© Les Pastras
Les Alpilles is a relatively little-known range of hills to the south of St Remy de Provence, awarded Parc Naturel Régional status in 2007. The peaks rise to a modest 500m, hence the name ‘little Alps’. Inhabited and farmed by man for thousands of year, these craggy limestone hills are dotted with pretty villages, roman remains and centuries-old vineyards and olive groves. They are also criss-crossed with paths and tracks, making them ideal for walking, mountain biking and, for the less energetic, riding.
Several stables in the area offer the chance to explore on horseback: we opted for Le Petit Roman at Maussane-les-Alpilles which caters for children and adults of all levels. As one of our party was a complete beginner, we chose the shortest outing, a two hour ride, and requested to join a suitably sedate group.
The trouble with horses is they tend to be flighty beasts. Evolving on the plains of Africa as the favourite meal of every sharp toothed carnivore has, not surprisingly, made horses prone to jumpiness. Experience has taught me they have a tendency to gallop off at the slightest fright – an unnerving and sometimes painful experience if you happen to be on its back at the time. We were very glad to discover le Petit Roman has the perfect horses for beginners: quiet, obedient and amenable to being ridden by amateurs.
We were met by Sébastien, our friendly (and fully qualified) guide, and allotted a horse suited to our experience level. Much care was given to our safety – hard hats were obligatory, girths and stirrup lengths were checked meticulously. Unusually, Western-style saddles were used. These are slightly less uncomfortable than English-style saddles, with the added advantage of a raised pommel at front to grab in a wobbly moment.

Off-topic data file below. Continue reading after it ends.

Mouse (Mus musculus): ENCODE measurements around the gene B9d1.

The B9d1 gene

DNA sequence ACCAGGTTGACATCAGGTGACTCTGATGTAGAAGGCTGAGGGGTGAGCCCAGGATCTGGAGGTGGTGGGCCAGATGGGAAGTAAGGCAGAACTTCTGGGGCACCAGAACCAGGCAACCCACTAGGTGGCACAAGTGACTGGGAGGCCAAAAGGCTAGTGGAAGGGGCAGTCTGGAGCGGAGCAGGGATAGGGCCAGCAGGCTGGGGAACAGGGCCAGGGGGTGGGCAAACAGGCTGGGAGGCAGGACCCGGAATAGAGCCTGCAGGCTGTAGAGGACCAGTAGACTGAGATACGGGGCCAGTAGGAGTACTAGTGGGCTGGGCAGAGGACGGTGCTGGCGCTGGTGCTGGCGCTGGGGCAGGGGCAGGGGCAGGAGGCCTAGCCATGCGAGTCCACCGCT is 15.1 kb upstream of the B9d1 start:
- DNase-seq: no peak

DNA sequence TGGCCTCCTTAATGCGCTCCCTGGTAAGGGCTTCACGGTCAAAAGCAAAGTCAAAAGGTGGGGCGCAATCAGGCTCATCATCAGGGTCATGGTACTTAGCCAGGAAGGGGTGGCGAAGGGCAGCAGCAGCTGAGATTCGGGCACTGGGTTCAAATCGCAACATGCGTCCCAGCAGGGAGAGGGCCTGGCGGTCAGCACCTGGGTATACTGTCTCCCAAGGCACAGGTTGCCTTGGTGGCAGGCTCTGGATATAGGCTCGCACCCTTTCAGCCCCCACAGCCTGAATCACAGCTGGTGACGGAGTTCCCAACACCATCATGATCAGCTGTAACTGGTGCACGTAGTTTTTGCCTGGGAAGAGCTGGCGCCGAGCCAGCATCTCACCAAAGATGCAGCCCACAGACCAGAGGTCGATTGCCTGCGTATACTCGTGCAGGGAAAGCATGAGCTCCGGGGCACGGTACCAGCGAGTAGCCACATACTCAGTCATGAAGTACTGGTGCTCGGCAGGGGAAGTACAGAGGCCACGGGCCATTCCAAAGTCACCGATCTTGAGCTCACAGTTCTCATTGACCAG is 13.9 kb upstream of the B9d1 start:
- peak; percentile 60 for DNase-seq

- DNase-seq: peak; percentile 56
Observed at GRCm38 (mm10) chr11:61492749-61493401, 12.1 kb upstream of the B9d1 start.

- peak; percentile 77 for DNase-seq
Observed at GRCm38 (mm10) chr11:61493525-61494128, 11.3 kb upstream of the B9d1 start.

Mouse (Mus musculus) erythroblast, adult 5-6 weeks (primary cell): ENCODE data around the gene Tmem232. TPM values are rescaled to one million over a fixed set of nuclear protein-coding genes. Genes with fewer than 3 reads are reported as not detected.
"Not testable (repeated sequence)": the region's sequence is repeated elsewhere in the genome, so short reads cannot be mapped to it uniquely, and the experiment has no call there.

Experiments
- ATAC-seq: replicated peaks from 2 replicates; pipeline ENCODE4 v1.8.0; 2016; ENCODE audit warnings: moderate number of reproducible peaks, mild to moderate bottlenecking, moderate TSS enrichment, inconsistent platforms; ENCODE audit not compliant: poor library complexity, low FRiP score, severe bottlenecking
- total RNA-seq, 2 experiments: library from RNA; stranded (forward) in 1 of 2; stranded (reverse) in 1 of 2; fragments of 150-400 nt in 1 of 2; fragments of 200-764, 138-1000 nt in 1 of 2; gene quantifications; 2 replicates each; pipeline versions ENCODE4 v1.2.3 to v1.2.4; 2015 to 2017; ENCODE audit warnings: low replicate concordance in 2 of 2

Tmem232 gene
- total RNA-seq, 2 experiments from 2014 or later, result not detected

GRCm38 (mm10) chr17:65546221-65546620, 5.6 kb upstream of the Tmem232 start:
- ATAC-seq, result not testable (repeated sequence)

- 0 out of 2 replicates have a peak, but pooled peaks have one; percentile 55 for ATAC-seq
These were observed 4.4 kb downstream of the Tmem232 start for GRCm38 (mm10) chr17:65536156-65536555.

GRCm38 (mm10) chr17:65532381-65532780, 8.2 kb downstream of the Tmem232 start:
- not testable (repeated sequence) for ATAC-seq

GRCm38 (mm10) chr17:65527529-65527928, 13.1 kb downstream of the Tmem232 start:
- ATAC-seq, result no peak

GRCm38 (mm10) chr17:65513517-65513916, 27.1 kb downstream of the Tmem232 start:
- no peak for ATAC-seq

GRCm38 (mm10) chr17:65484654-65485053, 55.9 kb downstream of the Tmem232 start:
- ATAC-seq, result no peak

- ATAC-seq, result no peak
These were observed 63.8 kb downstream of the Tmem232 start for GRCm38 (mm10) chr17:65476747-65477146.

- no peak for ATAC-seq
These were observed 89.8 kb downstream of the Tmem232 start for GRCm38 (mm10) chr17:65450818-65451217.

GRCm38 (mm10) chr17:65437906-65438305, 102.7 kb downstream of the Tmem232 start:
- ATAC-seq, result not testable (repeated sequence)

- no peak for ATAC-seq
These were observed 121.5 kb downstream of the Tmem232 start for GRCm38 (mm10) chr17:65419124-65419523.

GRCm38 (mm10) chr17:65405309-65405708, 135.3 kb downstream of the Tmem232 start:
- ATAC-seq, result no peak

We were given a few words of basic instruction - keep your heels down, don’t yank on the reins, learn forward going uphill and back going downhill – and we were off into the countryside and along winding tracks.
The horses know their job well and were quite content to follow the horse in front. Very soon we were able to relax and enjoy the spectacular scenery. Anybody familiar with Van Gogh’s paintings will recognise the Alpilles landscape that he painted so often: cypresses, olive trees and craggy peaks under bright blue skies. The scenery changed constantly throughout the ride: we passed under limestone cliffs, through ancient olive groves, under tall Aleppo pines, along canals and over ridges. The perfumes of the Provencale garrigue were ever present as the horses crushed rosemary, thyme and cistus underhoof. At one perfect moment on the summit of a ridge, a bird of prey, perhaps a rare Bonelli eagle, soared overhead. In my opinion, there is no better way to explore the Alpilles, admiring the view while the horse does all the work. All too soon, the ride was over. We dismounted somewhat stiffly with only slightly sore bums, and thanked our mounts for carrying us safely and uncomplainingly.
Le Petit Romin will match your riding level to a suitable group. If you want to canter and gallop, make sure you state this when you book, or you can ask for a private outing. Longer rides of a half day, full day or weekend outings are also available. Would I recommend this outing? Yes, but bring Ibuprofen for the aching muscles the next day.
- Rides are available all year round
- Several stables are located in the Alpilles area
- Maussane-les-Alpilles is 30km (a 50 minute drive) south of Avignon
- Wear shoes or boots with a low heel and comfortable trousers. Hard hats and all other equipment are provided.
- Avergae cost is 30€ per person for a two-hour ride